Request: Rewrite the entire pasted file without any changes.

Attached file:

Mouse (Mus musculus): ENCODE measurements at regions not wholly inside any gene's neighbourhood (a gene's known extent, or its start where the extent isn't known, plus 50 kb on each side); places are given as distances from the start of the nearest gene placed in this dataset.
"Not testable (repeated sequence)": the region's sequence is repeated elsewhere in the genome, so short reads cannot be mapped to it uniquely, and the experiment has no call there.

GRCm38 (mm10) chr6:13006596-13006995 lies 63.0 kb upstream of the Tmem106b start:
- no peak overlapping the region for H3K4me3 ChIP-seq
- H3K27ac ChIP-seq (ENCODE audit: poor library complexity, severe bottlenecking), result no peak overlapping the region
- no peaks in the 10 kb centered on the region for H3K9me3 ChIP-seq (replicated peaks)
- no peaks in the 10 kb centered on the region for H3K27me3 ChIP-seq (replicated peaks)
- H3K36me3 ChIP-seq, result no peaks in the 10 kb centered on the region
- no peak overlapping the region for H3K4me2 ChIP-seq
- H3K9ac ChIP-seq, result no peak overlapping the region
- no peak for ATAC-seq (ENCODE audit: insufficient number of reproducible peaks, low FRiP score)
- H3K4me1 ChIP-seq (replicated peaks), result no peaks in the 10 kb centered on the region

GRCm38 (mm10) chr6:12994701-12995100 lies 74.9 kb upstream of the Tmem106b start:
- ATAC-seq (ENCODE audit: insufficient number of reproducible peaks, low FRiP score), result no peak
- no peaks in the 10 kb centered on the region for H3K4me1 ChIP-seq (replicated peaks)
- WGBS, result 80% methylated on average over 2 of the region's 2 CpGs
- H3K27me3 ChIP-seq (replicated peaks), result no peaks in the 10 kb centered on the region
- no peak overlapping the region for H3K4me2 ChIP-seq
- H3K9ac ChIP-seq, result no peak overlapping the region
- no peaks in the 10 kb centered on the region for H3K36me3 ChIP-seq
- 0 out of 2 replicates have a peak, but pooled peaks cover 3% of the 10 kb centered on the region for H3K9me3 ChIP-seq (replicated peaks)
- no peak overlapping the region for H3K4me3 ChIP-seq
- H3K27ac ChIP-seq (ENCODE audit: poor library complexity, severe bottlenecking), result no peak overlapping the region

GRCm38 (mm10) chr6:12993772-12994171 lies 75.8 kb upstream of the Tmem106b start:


Mouse (Mus musculus): ENCODE measurements at regions not wholly inside any gene's neighbourhood (a gene's known extent, or its start where the extent isn't known, plus 50 kb on each side); places are given as distances from the start of the nearest gene placed in this dataset.
"Not testable (repeated sequence)": the region's sequence is repeated elsewhere in the genome, so short reads cannot be mapped to it uniquely, and the experiment has no call there.

GRCm38 (mm10) chr6:13006596-13006995 lies 63.0 kb upstream of the Tmem106b start:
- no peak overlapping the region for H3K4me3 ChIP-seq
- H3K27ac ChIP-seq (ENCODE audit: poor library complexity, severe bottlenecking), result no peak overlapping the region
- no peaks in the 10 kb centered on the region for H3K9me3 ChIP-seq (replicated peaks)
- no peaks in the 10 kb centered on the region for H3K27me3 ChIP-seq (replicated peaks)
- H3K36me3 ChIP-seq, result no peaks in the 10 kb centered on the region
- no peak overlapping the region for H3K4me2 ChIP-seq
- H3K9ac ChIP-seq, result no peak overlapping the region
- no peak for ATAC-seq (ENCODE audit: insufficient number of reproducible peaks, low FRiP score)
- H3K4me1 ChIP-seq (replicated peaks), result no peaks in the 10 kb centered on the region

GRCm38 (mm10) chr6:12994701-12995100 lies 74.9 kb upstream of the Tmem106b start:
- ATAC-seq (ENCODE audit: insufficient number of reproducible peaks, low FRiP score), result no peak
- no peaks in the 10 kb centered on the region for H3K4me1 ChIP-seq (replicated peaks)
- WGBS, result 80% methylated on average over 2 of the region's 2 CpGs
- H3K27me3 ChIP-seq (replicated peaks), result no peaks in the 10 kb centered on the region
- no peak overlapping the region for H3K4me2 ChIP-seq
- H3K9ac ChIP-seq, result no peak overlapping the region
- no peaks in the 10 kb centered on the region for H3K36me3 ChIP-seq
- 0 out of 2 replicates have a peak, but pooled peaks cover 3% of the 10 kb centered on the region for H3K9me3 ChIP-seq (replicated peaks)
- no peak overlapping the region for H3K4me3 ChIP-seq
- H3K27ac ChIP-seq (ENCODE audit: poor library complexity, severe bottlenecking), result no peak overlapping the region

GRCm38 (mm10) chr6:12993772-12994171 lies 75.8 kb upstream of the Tmem106b start: